Getting to the Svartisen Glacier takes some time. You have to drive, then take a ferry, and then another 20 minute hike. Then it is up the rocky granite slopes of the mountain to get to the tip of the glacier itself (Another hour or so depending on how good a shape you are in). Until you get on top of it....you just can't appreciate the size.
When you first arrive on the island of Husoy, which is where the festival is actually held, Traena looks like nothing more than a picturesque fishing village.
One constant thing in Norway is that the weather will change quickly. In the morning it can be hot, in the afternoon breezy, and later that evening, rain; or any combination of the above. The locals say there are two seasons in Norway, summer and winter and you can have both in space of one hour.
C Duncan of the United Kingdom takes the center stage on the first night of Traena Festival.
Swedish band Bob Hund, lead singer Thomas Oberg performs as one of the headliners for the first night. Their performance was the only one that restricted photographers to the first three songs.
On the third day of the festival, pop artist RY X (Australia) performed on the island of Sanna, across the bay from Traena in what is called the Cathedral Cave. This cave, said to be a sacred spot for the Vikings, dwarfs everything around it. The acoustics were amazing and contributed to a magical concert experience for about 2,000 people.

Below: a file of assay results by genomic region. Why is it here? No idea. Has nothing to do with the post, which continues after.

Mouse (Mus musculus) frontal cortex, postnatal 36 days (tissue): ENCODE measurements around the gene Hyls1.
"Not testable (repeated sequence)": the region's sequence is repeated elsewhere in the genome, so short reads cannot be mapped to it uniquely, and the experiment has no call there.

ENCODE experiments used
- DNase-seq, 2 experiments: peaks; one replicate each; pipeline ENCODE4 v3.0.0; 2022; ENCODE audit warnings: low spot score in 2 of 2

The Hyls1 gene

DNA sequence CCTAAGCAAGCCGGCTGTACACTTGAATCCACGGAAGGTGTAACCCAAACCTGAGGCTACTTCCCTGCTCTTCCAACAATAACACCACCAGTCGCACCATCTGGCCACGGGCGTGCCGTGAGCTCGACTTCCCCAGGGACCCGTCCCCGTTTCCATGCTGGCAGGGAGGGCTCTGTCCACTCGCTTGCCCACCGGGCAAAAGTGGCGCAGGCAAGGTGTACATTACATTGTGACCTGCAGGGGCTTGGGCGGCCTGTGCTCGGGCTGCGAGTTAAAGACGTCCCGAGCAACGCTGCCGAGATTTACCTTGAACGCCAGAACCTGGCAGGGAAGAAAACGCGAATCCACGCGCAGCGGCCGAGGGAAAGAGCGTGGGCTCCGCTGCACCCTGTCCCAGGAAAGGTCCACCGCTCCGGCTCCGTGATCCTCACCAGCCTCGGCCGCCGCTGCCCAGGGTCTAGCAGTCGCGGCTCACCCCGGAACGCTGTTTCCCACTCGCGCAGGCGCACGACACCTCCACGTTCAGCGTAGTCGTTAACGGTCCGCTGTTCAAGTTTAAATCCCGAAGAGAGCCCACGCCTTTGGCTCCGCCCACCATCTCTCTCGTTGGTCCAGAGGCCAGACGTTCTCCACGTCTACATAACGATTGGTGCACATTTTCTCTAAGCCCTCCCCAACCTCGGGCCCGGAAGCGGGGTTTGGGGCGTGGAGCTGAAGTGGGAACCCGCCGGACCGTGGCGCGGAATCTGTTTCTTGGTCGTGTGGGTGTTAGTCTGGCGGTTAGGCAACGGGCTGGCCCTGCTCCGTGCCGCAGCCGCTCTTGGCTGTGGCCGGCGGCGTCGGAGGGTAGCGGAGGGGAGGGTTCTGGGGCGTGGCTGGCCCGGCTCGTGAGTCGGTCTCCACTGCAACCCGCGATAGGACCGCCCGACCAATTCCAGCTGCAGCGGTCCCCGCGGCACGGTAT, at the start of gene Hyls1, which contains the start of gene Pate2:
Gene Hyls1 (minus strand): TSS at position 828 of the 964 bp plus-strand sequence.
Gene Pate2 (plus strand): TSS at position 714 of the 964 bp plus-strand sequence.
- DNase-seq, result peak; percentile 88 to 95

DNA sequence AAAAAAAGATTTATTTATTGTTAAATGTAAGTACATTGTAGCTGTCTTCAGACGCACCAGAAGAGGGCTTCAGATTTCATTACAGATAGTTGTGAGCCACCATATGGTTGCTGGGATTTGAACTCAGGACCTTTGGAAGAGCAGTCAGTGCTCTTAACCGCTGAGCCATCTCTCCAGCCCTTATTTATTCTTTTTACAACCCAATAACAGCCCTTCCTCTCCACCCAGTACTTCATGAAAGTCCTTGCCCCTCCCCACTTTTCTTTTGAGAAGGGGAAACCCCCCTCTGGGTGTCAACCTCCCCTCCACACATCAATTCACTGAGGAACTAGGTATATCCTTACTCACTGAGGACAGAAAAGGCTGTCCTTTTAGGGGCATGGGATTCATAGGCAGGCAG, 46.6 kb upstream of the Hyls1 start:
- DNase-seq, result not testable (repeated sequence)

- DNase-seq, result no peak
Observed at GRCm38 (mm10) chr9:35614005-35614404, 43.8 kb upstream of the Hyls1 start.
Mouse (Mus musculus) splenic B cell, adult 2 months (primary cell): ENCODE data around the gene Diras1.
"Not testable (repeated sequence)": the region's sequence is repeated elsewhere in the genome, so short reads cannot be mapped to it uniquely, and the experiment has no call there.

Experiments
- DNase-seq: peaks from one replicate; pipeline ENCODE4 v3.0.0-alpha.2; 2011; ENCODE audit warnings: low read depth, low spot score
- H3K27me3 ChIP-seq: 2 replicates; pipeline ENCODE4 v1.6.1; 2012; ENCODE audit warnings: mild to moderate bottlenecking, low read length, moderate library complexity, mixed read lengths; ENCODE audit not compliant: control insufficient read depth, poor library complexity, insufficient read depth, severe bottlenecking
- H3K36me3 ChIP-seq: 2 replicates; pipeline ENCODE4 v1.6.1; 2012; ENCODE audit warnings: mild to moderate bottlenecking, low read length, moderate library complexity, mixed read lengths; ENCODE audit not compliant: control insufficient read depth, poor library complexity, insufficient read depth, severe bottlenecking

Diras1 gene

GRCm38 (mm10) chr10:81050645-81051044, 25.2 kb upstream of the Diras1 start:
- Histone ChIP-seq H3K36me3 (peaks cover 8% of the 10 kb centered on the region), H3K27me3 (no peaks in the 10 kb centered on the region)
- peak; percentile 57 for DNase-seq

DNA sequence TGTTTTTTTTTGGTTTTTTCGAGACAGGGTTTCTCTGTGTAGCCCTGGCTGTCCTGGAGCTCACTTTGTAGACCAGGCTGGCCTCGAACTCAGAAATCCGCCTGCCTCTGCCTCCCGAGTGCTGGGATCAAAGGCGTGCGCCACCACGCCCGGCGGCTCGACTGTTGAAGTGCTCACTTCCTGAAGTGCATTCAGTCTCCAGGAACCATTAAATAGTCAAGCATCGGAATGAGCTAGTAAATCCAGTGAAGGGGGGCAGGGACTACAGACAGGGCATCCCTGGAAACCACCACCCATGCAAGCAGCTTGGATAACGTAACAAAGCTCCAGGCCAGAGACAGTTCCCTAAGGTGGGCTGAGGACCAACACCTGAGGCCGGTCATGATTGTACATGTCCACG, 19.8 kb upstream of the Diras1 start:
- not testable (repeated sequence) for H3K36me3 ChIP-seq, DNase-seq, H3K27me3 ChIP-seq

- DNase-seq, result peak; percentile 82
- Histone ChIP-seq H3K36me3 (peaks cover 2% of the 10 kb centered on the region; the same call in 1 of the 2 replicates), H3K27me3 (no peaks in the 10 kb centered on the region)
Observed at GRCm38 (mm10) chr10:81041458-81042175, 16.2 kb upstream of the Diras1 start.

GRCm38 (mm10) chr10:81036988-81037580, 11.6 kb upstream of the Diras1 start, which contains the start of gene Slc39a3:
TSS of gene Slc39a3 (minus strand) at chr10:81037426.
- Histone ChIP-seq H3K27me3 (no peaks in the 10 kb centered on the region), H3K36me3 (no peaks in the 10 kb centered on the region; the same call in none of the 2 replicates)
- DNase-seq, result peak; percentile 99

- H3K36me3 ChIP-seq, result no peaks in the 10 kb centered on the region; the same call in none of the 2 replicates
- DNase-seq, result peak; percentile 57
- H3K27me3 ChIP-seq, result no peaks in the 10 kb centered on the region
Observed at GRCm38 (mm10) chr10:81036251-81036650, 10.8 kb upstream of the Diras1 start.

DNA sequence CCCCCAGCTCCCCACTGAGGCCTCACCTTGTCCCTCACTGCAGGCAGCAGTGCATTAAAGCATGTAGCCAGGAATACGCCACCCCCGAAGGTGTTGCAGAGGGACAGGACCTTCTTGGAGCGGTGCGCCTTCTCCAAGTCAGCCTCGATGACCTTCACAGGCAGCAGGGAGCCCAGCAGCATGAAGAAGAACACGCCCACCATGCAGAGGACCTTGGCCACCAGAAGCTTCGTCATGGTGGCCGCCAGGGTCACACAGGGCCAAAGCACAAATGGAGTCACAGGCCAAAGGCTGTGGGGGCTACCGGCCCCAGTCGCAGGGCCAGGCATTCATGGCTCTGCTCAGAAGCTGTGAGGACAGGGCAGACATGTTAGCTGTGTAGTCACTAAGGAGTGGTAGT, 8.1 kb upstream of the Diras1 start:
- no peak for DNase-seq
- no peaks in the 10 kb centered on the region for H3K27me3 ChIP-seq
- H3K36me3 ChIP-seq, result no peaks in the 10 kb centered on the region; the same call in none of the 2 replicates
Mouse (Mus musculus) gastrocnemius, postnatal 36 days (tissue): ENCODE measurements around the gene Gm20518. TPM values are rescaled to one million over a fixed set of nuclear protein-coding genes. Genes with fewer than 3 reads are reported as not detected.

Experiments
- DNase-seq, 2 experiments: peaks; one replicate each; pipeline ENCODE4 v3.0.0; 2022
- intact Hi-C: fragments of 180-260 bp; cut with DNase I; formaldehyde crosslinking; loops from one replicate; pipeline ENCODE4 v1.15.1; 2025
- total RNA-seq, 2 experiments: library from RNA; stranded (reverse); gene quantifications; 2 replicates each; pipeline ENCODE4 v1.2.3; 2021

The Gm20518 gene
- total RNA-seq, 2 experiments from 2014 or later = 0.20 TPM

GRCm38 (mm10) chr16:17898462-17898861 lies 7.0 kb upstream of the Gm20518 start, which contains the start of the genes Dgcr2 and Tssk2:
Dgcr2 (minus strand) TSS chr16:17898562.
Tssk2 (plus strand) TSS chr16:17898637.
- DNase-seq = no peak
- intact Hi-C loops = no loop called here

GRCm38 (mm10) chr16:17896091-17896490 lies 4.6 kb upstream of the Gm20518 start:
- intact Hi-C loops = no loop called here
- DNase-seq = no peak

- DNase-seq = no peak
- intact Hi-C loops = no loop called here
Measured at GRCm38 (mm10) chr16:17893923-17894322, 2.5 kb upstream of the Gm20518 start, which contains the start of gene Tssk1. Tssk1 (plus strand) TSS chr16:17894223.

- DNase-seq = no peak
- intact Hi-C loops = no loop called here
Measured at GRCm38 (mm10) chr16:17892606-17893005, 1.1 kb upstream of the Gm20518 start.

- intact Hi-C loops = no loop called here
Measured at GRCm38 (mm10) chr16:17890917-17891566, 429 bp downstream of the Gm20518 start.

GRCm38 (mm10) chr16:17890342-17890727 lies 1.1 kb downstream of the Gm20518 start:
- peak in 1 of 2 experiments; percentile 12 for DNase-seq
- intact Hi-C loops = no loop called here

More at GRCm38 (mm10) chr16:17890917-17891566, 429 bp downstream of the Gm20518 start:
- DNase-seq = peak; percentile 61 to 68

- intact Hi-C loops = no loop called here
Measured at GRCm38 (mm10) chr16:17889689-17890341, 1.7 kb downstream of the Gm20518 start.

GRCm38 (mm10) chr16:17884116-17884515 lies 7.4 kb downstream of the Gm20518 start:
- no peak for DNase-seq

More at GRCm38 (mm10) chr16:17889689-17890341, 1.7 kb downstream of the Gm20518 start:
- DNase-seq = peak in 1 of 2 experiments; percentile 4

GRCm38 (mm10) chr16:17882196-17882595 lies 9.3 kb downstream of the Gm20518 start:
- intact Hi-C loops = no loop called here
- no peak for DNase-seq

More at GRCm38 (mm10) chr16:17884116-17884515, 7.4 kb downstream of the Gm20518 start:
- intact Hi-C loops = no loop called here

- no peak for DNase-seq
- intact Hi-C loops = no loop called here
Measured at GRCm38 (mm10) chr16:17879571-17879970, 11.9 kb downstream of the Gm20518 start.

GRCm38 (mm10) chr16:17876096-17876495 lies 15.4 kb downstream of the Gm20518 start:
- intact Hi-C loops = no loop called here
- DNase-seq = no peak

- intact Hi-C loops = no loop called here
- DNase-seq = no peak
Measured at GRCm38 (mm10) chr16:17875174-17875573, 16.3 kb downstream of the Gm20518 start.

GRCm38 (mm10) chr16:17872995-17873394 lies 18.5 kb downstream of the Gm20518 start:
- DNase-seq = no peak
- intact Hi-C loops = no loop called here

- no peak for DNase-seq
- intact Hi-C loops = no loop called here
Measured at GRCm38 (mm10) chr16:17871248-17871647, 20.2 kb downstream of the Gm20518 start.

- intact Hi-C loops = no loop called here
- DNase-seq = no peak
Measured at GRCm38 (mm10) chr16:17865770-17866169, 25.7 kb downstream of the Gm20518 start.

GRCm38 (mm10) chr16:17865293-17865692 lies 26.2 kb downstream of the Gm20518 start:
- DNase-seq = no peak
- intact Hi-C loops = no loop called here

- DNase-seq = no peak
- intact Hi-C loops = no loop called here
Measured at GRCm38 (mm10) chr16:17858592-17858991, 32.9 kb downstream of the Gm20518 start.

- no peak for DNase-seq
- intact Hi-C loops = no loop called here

During the festival one event was a Gay Pride Parade from the staging area to the harbor. About a hundred people marched and held a small rally.
Workshop participants Annett Rek and Silje Mikalsen take a short break in our editing center during the festival. Most nights were we up very late editing concert and other photographs taken during the day. Some concerts continued until 1 or 2 am. Our photographs were then posted online and distributed to the Scandinavian news media. It is crazy few days of fun
On the Island of Husoy, there is a remote chapel dedicated to a priest who made the island his home. This rather unique building is built more like a castle with 2 foot thick walls.
With almost constant cloud cover, the midnight sun, when it appears is an event. On the island of Husoy one evening, it had been cloudy all day, when just as the sun touched the horizon it appeared.
The Summer Workshop in Norway was an exciting experience. The first week participants were instructed in visual storytelling at the base high above the arctic circle. The second week we traveled to the remote island of Traena to be event photographers for the Traena Music Festival. Our team covered events for 3 solid days of all types of music. See the gallery on the Storytelling page for more on the Festival itself. What is remarkable about this area is you are visiting a place most tourists outside of Norway never see. It is really unspoiled. Plans are being made for a possible 2017 workshop in conjunction with YWAM’s international. For more info contact me at Info@thomhalls.com .